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Vladimir Zernov
Crude Oil

Oil Video 06.08.20.


Coronavirus Fears Put Pressure On Oil

Yesterday, WTI oil managed to get above the resistance at $42.50 after EIA Weekly Petroleum Status Report indicated that crude inventories declined by 7.4 million barrels.

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In addition, the report showed that U.S. domestic oil production declined from 11.1 million barrels per day (bpd) to 11 million bpd. In short, the report was bullish, and oil had significant chances to develop more upside momentum.

However, oil faced resistance at $43.50 and fell back below $42.50. It looks like traders are worried about the negative impact of the second wave of coronavirus-related restrictions.

While nobody expects that any country will choose to go into full lockdown even if COVID-19 cases surge, partial restrictions will surely put pressure on the speed of oil demand recovery.

U.S. President Donald Trump has recently stated that the U.S. could have a coronavirus vaccine before November 3, 2020. Even under this very optimistic assumption, mass vaccination would not be possible until early 2021.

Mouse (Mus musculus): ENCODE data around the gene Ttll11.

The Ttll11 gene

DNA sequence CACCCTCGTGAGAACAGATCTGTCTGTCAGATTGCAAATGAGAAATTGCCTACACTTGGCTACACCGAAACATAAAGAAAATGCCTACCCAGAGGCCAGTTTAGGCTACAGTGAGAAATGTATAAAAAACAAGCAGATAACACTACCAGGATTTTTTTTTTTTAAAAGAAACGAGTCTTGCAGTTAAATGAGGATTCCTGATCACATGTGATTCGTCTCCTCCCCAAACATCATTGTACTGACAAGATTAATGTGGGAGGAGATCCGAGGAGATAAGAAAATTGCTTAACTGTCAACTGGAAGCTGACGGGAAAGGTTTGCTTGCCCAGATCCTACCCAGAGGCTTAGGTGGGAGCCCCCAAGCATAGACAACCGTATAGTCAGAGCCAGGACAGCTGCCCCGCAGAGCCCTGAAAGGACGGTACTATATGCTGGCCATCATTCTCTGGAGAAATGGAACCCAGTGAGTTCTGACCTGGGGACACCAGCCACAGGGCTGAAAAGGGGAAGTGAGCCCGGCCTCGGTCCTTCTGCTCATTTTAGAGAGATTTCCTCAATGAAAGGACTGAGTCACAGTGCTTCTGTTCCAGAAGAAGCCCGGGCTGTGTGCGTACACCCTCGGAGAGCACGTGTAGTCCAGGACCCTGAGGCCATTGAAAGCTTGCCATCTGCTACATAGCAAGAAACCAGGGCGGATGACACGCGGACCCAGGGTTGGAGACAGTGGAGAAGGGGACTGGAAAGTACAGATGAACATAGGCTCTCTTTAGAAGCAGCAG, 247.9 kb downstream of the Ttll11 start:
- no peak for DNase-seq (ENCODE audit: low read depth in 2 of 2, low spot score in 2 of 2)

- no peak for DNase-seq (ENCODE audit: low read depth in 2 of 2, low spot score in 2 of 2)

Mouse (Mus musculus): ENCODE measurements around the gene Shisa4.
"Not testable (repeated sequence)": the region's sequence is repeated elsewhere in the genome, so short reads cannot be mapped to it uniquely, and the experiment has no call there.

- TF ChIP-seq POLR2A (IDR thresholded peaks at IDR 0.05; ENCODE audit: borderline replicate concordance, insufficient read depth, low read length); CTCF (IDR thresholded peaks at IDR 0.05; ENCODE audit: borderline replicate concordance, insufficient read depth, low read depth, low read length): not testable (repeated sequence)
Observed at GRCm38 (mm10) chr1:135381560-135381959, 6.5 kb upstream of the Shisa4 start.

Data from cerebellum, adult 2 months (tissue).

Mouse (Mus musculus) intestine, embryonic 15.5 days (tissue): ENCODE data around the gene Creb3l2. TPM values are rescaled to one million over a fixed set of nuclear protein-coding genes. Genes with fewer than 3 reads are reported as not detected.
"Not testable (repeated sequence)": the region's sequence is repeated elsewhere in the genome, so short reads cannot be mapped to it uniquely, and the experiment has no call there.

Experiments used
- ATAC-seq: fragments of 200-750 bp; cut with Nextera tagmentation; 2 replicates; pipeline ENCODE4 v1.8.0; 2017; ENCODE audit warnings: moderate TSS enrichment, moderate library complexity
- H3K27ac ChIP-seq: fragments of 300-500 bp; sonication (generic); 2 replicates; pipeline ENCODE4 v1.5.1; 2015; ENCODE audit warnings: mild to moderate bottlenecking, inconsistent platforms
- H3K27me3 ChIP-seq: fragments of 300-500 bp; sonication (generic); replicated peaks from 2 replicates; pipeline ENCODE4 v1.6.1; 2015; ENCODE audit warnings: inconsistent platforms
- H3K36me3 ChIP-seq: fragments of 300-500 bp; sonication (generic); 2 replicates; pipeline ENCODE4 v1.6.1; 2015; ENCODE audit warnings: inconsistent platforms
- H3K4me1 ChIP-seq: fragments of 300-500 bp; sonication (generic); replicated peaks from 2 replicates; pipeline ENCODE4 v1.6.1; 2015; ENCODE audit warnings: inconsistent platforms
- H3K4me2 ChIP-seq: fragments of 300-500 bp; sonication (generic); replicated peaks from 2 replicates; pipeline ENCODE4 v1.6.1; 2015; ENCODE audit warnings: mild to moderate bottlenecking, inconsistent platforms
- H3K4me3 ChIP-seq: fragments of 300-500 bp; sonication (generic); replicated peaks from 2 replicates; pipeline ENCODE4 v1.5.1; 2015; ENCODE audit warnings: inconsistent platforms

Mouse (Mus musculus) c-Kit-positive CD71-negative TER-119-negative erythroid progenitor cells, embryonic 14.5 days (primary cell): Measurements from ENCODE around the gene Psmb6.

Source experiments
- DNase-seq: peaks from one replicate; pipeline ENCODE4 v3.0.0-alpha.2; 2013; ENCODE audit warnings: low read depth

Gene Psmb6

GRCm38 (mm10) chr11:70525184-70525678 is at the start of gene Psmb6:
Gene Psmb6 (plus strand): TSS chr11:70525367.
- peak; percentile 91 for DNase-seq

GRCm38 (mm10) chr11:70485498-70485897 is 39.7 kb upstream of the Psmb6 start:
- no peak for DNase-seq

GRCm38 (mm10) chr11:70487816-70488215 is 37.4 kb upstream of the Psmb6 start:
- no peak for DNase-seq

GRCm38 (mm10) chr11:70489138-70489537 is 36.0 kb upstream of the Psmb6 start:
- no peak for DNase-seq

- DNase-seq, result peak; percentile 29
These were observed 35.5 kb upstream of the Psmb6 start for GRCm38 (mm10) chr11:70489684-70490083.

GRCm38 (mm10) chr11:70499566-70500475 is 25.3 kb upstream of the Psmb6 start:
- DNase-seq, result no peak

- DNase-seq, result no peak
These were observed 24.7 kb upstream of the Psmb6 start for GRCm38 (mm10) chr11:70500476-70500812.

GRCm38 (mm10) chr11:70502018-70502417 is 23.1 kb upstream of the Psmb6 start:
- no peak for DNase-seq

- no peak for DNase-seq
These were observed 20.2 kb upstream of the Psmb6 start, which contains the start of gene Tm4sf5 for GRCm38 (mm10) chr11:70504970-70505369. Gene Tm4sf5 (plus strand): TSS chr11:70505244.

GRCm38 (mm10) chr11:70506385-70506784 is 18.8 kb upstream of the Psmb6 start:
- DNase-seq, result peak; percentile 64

It is already clear that travel demand will not recover before the world has a vaccine. In Europe, which was hit hard by the first wave of the disease, countries are already implementing various quarantine measures.

In a latest move, Switzerland introduced a 10-day quarantine to travelers from all countries outside of Schengen area with a few exceptions. Such measures will surely hurt oil demand so oil traders will likely remain nervous until a vaccine is developed.

Iraq Promises To Make Additional Production Cuts In August

Iraq has stated that it will cut its production by 400,000 bpd at a time when other OPEC+ members are increasing their production.

Previously, Iraq was one of the countries that failed to cut its production in line with the original OPEC+ deal. Saudi Arabia has put significant pressure on laggards to bring them into compliance with the deal.

This pressure has yielded results as Iraq was forced to continue production cuts in August in fear that Saudi Arabia will supply oil to its clients at lower prices in case it failed to comply with the terms of the original deal.

This is good news for the oil market since Iraq’s production cuts will make the transition from prior production levels more smooth.

For a look at all of today’s economic events, check out our economic calendar.

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